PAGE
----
Middle School Fragile Readers Improve Their Reading Scores Using MVRC

An interview with Melody Milner, Special Education Teacher and Reading Specialist,  and Susan Reveles, Reading Intervention Teacher at Captain Walter E. Clarke Middle School

In 2014, sixth grade students in our individual classrooms worked on MindPlay Virtual Reading Coach (MVRC). These sixth graders were special education, dyslexia, second language, and 504 Program students. The 504 Program provides a safety net for students who do not qualify for special education, have other learning issues, and failed the state reading assessment (STAAR™ test).

Ms. Milner – In March, 2013, I put my sixth grade special education students on the original My Reading Coach. At that time, I noticed how great the program was and how it helped these students, so I put all of my students on it. Last year I used MVRC and suggested that Ms. Reveles use MVRC in her classroom because she ALSO had many special education students. We used it in tandem, and together, we pushed these students to succeed on the program.

Last year my students did very well on MVRC because it closes their phonics and fluency gaps. I love that the reports point out the types of errors they are making. I can then tweak the reports and do direct teaching with specific reading problems.
We were very successful with most of the students who used MVRC. In April, 2014, sixth grade students in our school made a seven point gain on the STAAR™ test.

Motivation: Ms. Milner – Last year I gave my students a project grade for working on MVRC outside the classroom for two hours a week. (We could not use classroom time for the software.) I pushed them hard to get the time in at home as well as in our computer lab and library before school, after school or during lunch. To hold students accountable, I involved their parents and gave them small rewards if they completed their two hours. I set it up so they could check their reports and check their time. I want them to own their learning. I asked them to go back and see where they were struggling and where they were succeeding. That was huge for them. They would say, “Oh look, I got another trophy.” Seeing their improvement motivated them to work hard on MVRC. Even the students who did not like working on the program admitted that it was working.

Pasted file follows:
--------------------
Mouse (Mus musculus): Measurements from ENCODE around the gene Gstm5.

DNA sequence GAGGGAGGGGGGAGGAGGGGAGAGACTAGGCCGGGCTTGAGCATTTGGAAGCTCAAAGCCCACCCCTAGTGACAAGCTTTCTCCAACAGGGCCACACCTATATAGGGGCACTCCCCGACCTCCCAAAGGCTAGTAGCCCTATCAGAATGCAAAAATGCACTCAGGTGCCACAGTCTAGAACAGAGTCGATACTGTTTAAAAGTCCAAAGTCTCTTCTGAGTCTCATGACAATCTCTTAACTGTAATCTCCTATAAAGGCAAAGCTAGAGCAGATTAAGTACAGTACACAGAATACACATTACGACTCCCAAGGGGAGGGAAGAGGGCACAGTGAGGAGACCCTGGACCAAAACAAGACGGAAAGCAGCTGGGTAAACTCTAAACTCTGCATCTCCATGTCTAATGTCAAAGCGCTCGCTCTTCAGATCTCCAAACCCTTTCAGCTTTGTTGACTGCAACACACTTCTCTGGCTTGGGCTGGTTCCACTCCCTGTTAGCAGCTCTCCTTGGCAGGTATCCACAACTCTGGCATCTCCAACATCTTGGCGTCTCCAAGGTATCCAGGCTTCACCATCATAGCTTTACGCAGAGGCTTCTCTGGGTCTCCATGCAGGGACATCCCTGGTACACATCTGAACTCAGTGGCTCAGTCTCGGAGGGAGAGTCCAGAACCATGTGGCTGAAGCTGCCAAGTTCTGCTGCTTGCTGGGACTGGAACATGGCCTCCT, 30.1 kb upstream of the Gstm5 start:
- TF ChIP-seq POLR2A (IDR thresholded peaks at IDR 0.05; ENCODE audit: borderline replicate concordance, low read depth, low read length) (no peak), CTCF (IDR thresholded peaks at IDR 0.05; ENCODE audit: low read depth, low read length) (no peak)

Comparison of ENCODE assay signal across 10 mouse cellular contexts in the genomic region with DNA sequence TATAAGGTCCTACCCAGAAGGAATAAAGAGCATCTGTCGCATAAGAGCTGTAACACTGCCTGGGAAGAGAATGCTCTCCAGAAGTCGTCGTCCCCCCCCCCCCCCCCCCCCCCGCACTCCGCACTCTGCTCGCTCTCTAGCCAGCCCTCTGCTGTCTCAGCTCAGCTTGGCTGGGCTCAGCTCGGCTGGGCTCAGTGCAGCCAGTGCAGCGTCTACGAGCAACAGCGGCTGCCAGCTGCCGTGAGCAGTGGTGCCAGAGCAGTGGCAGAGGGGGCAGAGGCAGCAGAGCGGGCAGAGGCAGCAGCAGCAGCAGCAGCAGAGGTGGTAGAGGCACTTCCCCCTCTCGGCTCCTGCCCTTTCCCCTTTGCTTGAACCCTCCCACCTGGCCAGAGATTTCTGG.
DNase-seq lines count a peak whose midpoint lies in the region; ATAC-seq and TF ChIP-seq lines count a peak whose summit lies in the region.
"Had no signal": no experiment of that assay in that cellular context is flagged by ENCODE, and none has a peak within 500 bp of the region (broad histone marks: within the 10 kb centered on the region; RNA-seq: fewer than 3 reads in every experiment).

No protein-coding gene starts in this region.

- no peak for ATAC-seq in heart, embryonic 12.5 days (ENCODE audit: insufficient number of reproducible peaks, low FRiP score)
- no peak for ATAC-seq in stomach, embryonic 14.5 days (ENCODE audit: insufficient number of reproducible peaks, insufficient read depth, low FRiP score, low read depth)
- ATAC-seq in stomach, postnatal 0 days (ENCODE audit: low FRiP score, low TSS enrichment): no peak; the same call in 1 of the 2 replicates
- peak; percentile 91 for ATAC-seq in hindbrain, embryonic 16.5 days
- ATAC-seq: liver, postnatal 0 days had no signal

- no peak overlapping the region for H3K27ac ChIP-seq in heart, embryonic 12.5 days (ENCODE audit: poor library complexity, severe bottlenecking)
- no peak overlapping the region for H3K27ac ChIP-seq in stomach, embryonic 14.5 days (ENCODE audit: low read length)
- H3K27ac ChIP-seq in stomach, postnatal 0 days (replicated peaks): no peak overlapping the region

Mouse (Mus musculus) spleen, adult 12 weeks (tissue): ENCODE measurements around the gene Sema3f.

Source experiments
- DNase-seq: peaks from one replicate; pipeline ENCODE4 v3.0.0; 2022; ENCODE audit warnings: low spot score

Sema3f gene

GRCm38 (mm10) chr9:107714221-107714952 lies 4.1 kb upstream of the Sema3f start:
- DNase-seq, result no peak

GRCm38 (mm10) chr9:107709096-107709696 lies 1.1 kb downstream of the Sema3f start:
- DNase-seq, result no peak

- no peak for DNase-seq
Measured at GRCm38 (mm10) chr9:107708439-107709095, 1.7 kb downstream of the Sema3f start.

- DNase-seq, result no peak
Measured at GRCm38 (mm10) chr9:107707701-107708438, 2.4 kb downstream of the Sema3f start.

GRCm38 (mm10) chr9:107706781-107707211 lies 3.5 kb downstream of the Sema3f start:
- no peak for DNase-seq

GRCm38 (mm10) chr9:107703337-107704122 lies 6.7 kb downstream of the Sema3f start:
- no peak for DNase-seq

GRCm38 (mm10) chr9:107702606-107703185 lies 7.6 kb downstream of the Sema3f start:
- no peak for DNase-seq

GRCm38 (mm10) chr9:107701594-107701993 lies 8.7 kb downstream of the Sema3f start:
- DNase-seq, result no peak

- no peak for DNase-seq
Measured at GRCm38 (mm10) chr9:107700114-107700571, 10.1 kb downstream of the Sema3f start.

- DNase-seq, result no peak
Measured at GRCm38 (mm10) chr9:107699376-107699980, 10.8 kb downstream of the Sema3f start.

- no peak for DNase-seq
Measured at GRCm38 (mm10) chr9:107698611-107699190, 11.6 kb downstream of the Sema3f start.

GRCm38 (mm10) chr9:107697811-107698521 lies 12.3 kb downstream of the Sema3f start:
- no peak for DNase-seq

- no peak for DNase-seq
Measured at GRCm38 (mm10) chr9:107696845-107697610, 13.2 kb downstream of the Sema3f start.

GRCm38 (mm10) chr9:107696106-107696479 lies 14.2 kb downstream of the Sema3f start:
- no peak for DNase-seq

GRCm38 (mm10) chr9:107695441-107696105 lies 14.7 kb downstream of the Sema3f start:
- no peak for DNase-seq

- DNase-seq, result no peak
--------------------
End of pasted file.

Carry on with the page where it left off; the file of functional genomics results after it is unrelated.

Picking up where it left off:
I texted the parents to encourage them to get their kids on MindPlay. The parents appreciated my reminders and encouraged their kids to use MVRC. I end my text messages with, “Remember parents: We are all on the same team with the success of your child.” The parents are seeing the success and want to be a part of it. I receive text messages saying: “My child can read now.”

Ms. Reveles – In my classroom, students work on MVRC for 25 minutes three to four times a week and also spend time on the program out of the classroom to meet the two hour weekly requirement. To motivate my students, I started a recognition wall. I reward the students who spend the most time working on MVRC at home. They are proud to earn something like a bottle of flavored water. When they go up a grade level, I make a big deal of it. When they start to see their own growth, they are motivated to do the work. I have been really fortunate. I have seen miracles in my class.